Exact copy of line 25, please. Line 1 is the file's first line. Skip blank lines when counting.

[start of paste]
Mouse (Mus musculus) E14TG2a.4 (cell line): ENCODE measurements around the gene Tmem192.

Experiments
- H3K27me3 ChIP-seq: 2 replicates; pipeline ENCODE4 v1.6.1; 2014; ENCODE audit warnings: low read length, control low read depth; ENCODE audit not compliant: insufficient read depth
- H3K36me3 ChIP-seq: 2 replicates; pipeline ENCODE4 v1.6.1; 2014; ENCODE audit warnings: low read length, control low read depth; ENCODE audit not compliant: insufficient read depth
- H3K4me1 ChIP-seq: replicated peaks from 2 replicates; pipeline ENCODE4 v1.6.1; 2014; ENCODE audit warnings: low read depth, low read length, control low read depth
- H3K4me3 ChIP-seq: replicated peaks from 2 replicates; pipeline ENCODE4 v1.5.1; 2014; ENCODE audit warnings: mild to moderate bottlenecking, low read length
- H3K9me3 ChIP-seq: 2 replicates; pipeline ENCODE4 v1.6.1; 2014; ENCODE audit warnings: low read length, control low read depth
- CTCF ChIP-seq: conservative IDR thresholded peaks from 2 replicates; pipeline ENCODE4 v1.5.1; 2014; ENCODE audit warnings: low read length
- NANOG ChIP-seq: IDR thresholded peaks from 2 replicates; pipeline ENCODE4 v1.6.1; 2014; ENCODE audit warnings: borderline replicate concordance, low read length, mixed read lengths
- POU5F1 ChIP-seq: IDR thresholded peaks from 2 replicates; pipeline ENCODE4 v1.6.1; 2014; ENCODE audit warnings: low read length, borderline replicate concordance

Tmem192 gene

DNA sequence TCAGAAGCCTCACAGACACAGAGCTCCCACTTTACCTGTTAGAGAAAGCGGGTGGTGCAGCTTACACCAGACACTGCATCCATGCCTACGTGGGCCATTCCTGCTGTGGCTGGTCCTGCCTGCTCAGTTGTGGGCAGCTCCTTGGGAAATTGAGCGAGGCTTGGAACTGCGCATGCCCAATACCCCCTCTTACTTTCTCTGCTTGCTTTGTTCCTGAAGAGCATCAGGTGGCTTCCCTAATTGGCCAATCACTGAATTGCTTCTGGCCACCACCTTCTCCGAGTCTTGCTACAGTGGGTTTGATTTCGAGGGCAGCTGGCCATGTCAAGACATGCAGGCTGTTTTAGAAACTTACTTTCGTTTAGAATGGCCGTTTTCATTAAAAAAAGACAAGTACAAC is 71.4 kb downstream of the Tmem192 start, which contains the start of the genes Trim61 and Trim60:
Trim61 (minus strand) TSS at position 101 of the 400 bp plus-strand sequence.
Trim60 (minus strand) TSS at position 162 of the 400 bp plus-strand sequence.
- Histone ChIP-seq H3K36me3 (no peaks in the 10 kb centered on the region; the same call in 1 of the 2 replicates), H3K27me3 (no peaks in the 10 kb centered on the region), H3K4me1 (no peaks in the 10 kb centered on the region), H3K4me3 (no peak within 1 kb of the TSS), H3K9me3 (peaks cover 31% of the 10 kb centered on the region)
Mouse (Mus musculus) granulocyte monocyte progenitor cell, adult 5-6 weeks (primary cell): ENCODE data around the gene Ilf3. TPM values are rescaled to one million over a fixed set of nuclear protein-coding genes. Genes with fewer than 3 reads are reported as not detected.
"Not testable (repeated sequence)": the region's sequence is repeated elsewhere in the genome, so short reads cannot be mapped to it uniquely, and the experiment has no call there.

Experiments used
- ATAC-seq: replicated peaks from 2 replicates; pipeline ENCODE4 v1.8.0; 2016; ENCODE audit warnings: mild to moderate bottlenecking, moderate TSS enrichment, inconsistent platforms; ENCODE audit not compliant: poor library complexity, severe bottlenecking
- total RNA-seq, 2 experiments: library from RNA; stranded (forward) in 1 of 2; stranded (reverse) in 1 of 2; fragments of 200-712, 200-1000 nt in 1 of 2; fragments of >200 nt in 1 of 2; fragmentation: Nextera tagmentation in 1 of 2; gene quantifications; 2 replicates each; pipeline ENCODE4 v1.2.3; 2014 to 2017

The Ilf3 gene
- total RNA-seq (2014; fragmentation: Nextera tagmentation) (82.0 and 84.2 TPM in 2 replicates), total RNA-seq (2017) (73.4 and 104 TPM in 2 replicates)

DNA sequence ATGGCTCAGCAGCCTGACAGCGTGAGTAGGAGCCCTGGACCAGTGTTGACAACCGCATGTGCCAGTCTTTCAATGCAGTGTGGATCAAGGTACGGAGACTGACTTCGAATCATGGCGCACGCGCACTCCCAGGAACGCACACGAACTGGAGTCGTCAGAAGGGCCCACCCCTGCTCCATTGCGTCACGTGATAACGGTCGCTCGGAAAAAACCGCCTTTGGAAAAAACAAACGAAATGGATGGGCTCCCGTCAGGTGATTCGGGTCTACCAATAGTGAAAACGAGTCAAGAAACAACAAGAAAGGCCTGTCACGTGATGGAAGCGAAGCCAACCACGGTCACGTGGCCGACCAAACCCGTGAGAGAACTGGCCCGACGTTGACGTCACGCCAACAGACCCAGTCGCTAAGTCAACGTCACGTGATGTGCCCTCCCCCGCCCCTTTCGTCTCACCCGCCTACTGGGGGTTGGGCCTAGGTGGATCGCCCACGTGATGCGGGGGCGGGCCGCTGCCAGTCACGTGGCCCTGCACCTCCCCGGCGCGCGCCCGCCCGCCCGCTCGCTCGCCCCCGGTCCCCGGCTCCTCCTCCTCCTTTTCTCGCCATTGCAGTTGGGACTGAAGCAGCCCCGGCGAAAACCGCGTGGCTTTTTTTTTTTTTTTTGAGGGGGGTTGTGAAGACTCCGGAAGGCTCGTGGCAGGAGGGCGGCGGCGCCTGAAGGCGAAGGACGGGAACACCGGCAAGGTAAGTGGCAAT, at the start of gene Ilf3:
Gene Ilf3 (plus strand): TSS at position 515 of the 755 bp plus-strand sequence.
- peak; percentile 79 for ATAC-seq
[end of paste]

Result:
- peak; percentile 79 for ATAC-seq